Hardkernel recently sent over the ODROUD-XU4 for benchmarking. This ARM SBC that just measures in at about 82 x 58 x 22 mm offers much better performance than many of the sub-$100 ARM SBCs while also featuring dual USB 3.0 ports, Gigabit Ethernet, eMMC storage, and is software compatible with the older XU3 ARM SBCs. Here's a look at the performance of the ODROID-XU4 compared to a variety of other single board computers. This ~$60+ ARM single board computer is built around a Samsung Exynos5422 SoC that features four Cortex-A15 cores at 2.0GHz and four Cortex-A7 cores at 1.3GHz while the graphics are provided by a Mali-T628. Read more

Six-port network appliance runs Linux on Atom C3558

Acrosser’s compact “AND-DNV3N2” networking appliance runs Linux on a quad-core, 2.2GHz Atom C3558 and offers a SATA-III bay, 2x mini-PCIe and USB 3.0 ports, and 6x GbE ports, two of which can be outfitted as fiber SFP ports. Acrosser, which says it is now an Intel IoT Solutions Alliance partner, announced a desktop network appliance available with 6x copper Gigabit Ethernet ports or 4x GbE and 2x fiber-optic SFP ports. Like Advantech’s 6x port FWA-1012VC appliance, the AND-DNV3N2 Micro Box Networking Appliance runs on a quad-core, 2.2GHz Atom C3558 “Denverton” server SoC. (The Advantech model also sells an 8-port variant with an octa-core C3758.) Read more

today's leftovers

  • Director v1.6.0 is available
    Icinga Director v1.6.0 has been released with Multi-Instance Support, Configuration Baskets and improved Health Checks. We’re excited to announce new features that will help you to work more efficiently.
  • Fedora Looks To Build Firefox With Clang For Better Performance & Compilation Speed
    Following the move by upstream Mozilla in switching their Linux builds of Firefox from being compiled by GCC to LLVM Clang, Fedora is planning the same transition of compilers in the name of compilation speed and resulting performance. FESCo Ticket 2020 laid out the case, "Mozilla upstream switches from gcc to clang and we're going to follow upstream here due to clang performance, maintenance costs and compilation speed. Tom Stellard (clang maintainer) has asked me to file this ticket to comply with Fedora processes."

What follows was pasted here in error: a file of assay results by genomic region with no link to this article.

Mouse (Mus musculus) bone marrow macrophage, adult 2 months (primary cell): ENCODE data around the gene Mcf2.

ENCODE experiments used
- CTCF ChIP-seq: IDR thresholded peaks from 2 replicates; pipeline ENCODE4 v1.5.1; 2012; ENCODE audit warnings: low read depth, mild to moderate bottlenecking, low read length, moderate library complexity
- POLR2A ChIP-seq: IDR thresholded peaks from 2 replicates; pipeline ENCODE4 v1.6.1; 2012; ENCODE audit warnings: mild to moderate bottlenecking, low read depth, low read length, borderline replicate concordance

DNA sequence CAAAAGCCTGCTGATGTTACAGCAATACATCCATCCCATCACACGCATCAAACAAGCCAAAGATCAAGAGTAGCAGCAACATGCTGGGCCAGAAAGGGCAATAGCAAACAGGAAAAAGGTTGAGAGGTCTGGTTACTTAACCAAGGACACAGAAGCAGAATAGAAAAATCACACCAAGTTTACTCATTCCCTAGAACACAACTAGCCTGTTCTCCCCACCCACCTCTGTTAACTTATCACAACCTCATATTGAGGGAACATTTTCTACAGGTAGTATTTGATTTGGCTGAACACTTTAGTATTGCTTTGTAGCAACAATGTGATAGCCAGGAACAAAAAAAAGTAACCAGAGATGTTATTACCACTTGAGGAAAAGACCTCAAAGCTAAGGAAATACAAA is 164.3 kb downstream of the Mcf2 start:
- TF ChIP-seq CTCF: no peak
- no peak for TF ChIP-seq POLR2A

• Work in progress: PHP stack for EL-8
  • Sandwich-style SBC offers four 10GbE SFP+ ports
    SolidRun’s “ClearFog CX 8K” SBC is built around a “CEx7 A8040” COM Express Type 7 module that runs Linux on a quad -A72 Armada A8040. Features include 4x 10GbE SFP+ ports and mini-PCIe, M.2, and SATA expansion. In August, SolidRun updated its ClearFog line of Linux-driven router boards with a high-end ClearFog GT 8K SBC with the same 2GHz, quad-core, Cortex-A72 Marvell Armada A8040 SoC found on its MacchiatoBIN Double Shot Mini-ITX board. Now, the company has returned to the headless (no graphics) Armada A8040 with the ClearFog CX 8K. [..] It’s rare to see an Arm-based Type 7 module.
  • Watch Out: Clicking “Check for Updates” Still Installs Unstable Updates on Windows 10
    Microsoft hasn’t learned its lesson. If you click the “Check for Updates” button in the Settings app, Microsoft still considers you a “seeker” and will give you “preview” updates that haven’t gone through the normal testing process. This problem came to everyone’s attention with the release of the October 2018 Update. It was pulled for deleting people’s files, but anyone who clicked “Check for Updates” in the first few days effectively signed up as a tester and got the buggy update. The “Check for Updates” button apparently means “Please install potentially updates that haven’t gone through a normal testing process.”